47. The primary rule of international humanitarian law is the protection of civilians. Article 43 of the Hague Regulations require the occupier to “take all the measures in his power to restore, and ensure, as far as possible, public order and safety” in the occupied territory. According to Judge Higgins, President of the International Court of Justice, “the protection of civilians remains an intransgressible obligation of humanitarian law, not only for the occupiers but equally for those seeking to liberate themselves from occupation”.31 Nevertheless, the use of force with an impact on civilians is permissible if it is directed at a legitimate military target and is proportionate to the overall threat faced. The mission received no evidence that the shelled area of Beit Hanoun was a legitimate military target and notes that it had been occupied by Israeli military earlier in the week.

48. Israel has not claimed that the houses around Hamad Street were a military target but that the shelling was caused by technical error. The International Law Commission articles on the responsibility of states for internationally wrongful acts32 are silent on whether such a mistake relieves a State of its international responsibility for the commission of an internationally wrongful act and the requirement of fault in international law is controversial. In a commentary on the articles, Crawford and Olleson consider that “if a State deliberately carries out some specific act, there is less room for it to argue that the harmful consequences were unintended and should be disregarded. Everything depends on the specific context and on the content and interpretation of the obligation said to have been breached”.33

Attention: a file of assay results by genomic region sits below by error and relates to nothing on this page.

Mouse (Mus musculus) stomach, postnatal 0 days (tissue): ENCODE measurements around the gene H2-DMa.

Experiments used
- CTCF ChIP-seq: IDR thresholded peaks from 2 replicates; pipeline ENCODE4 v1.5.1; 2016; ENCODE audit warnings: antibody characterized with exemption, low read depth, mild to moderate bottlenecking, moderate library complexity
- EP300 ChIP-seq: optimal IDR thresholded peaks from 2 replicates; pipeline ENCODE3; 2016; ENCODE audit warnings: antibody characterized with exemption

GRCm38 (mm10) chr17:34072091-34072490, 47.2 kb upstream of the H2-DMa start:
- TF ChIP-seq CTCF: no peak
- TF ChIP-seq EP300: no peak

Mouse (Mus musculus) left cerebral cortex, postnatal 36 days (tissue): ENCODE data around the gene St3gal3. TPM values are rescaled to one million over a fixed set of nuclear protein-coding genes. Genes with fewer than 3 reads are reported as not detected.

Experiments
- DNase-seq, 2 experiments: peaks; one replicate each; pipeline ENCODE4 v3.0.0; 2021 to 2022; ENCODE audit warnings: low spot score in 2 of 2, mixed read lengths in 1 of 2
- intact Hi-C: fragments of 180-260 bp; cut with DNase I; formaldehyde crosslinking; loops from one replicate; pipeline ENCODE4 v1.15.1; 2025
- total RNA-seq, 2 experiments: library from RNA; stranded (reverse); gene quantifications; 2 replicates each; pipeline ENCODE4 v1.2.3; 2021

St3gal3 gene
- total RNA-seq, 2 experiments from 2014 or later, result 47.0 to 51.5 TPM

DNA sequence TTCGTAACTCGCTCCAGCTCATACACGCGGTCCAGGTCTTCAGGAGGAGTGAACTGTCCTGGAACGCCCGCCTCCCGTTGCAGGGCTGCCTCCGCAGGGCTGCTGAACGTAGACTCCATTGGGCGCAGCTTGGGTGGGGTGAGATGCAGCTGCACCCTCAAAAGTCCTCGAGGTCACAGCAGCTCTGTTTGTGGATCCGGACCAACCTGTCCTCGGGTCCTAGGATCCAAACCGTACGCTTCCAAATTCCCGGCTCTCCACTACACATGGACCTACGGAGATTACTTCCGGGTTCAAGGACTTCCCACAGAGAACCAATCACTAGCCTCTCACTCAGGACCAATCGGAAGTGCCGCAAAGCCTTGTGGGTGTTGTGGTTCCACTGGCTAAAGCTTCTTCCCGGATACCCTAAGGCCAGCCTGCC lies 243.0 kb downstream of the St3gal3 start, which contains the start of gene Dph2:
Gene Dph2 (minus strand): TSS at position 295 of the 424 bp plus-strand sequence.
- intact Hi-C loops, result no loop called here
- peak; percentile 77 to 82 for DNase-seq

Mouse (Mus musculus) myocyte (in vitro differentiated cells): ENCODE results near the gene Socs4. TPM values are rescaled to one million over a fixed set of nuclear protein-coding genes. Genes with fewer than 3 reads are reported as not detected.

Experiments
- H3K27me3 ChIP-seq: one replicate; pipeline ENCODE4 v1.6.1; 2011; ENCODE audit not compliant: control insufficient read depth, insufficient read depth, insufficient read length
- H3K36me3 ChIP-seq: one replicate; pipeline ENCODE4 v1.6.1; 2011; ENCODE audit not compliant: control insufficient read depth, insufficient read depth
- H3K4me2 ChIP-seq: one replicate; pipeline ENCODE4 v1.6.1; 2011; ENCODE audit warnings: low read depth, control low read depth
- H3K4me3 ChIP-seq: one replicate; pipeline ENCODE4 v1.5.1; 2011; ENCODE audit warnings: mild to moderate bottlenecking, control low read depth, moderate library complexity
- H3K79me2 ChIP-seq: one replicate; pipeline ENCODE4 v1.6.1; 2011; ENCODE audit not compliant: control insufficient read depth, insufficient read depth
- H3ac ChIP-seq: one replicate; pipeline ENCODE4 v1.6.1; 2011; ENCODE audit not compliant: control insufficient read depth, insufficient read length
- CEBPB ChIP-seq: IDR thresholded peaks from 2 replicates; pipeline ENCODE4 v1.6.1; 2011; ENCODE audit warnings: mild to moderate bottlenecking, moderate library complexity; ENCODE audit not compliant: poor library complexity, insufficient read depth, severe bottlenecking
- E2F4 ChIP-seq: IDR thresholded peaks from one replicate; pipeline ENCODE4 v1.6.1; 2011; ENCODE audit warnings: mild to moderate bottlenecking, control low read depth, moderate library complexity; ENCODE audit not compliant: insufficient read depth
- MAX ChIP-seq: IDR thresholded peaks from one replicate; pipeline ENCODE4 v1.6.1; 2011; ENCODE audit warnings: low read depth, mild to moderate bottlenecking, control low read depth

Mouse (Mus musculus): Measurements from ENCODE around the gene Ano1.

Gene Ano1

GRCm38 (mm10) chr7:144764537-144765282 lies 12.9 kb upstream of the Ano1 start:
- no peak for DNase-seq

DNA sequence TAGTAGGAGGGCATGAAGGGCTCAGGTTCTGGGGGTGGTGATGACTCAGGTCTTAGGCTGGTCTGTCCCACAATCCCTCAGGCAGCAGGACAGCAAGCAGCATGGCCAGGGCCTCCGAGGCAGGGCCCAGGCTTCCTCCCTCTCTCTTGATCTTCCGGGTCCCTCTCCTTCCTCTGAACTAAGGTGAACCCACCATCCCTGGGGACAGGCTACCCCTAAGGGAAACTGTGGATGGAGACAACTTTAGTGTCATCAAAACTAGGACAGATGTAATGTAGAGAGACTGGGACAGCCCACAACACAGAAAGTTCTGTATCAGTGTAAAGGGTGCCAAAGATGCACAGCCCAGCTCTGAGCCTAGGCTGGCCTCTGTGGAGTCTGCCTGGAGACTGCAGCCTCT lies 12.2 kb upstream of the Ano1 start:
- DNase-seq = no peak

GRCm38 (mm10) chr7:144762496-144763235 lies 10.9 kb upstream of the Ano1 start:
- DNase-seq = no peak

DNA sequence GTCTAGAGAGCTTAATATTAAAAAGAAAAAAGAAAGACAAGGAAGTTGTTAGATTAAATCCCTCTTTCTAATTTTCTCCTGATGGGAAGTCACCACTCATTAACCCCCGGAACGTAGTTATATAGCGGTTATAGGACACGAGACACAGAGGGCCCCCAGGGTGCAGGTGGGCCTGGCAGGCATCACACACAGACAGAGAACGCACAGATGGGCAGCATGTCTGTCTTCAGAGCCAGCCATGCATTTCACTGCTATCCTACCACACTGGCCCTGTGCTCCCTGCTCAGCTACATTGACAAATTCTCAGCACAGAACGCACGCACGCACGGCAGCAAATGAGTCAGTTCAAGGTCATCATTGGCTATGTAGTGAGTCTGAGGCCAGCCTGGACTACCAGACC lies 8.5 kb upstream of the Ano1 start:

49. The firing of artillery towards Beit Hanoun on the morning of 8 November 2006 was a deliberate act in the context of the long-term occupation of Gaza and of the deaths of civilians and destruction of property in Autumn Clouds. Taken together with further facts (such as the reduction of the safety zone for artillery use referred to above) and the nature of the “intransgressible obligation” to protect civilian life, the mission considers that there is evidence of a disproportionate and reckless disregard for Palestinian civilian life, contrary to the requirements of international humanitarian law and raising legitimate concerns about the possibility of a war crime having been committed.

50. Human rights law is also applicable in armed conflict and occupation.34 The mission considers that this reckless disregard for civilian life also constitutes a violation of the right to life as set out in article 6 of the International Covenant on Civil and Political Rights to which Israel is a party. The right to life includes the negative obligation to respect life and the positive obligation to protect life. The Human Rights Committee has stated that States parties should take measures not only to prevent and punish deprivation by criminal acts, but also to prevent arbitrary killing by their own security forces.35 No exception is made for acts during war.